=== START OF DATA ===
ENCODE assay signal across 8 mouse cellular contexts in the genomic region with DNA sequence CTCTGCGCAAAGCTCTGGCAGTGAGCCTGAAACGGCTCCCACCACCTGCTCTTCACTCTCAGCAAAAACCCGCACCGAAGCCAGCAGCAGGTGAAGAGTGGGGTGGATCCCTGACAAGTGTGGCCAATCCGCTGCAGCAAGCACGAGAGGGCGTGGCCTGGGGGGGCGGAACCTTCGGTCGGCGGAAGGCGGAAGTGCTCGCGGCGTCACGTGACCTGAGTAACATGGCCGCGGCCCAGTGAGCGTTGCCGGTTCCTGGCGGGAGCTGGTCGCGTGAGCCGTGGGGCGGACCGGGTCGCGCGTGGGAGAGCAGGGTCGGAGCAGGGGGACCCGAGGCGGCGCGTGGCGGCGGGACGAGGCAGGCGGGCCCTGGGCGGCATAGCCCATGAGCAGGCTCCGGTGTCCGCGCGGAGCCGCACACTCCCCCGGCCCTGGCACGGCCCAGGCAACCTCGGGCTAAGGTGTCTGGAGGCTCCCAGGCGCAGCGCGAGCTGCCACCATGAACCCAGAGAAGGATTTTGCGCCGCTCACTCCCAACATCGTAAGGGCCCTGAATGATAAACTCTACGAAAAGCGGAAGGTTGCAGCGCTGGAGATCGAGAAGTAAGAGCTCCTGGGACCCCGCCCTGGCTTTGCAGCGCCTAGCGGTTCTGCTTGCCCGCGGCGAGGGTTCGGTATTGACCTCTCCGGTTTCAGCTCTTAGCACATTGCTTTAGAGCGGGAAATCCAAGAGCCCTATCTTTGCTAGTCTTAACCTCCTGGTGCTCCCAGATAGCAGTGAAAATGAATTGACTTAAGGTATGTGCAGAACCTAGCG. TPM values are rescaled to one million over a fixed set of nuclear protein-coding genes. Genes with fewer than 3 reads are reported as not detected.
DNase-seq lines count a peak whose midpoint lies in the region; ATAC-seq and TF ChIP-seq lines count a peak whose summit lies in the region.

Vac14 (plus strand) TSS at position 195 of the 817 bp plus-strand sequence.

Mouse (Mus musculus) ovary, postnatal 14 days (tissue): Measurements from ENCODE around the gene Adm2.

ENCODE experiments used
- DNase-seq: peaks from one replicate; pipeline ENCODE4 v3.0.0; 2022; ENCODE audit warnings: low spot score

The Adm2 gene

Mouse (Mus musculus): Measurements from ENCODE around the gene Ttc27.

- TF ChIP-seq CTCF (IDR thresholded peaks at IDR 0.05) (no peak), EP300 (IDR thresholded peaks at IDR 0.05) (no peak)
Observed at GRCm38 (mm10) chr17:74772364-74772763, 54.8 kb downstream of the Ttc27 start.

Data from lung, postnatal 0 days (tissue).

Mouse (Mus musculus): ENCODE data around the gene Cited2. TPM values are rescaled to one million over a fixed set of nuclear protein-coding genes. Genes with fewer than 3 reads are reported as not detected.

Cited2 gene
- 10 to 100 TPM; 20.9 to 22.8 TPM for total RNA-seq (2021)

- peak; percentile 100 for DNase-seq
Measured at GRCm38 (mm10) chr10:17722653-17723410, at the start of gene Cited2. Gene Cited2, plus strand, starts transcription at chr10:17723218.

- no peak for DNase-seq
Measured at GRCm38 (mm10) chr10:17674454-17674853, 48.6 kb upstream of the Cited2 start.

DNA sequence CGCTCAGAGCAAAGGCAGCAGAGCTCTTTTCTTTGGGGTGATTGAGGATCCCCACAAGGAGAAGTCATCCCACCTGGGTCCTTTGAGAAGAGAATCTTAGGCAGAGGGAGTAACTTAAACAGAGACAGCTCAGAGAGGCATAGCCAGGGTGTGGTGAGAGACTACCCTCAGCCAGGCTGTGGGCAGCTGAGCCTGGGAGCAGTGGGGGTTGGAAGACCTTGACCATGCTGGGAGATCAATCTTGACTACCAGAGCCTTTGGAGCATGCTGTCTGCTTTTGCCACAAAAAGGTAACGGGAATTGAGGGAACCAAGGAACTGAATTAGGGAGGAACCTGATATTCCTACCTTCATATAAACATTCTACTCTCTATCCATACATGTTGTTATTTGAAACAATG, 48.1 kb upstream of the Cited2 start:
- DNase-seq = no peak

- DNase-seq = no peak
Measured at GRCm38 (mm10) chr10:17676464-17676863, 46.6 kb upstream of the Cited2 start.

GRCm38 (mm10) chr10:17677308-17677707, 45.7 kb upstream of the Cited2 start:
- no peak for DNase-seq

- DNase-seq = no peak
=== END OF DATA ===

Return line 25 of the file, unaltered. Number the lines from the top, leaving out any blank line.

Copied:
- DNase-seq = no peak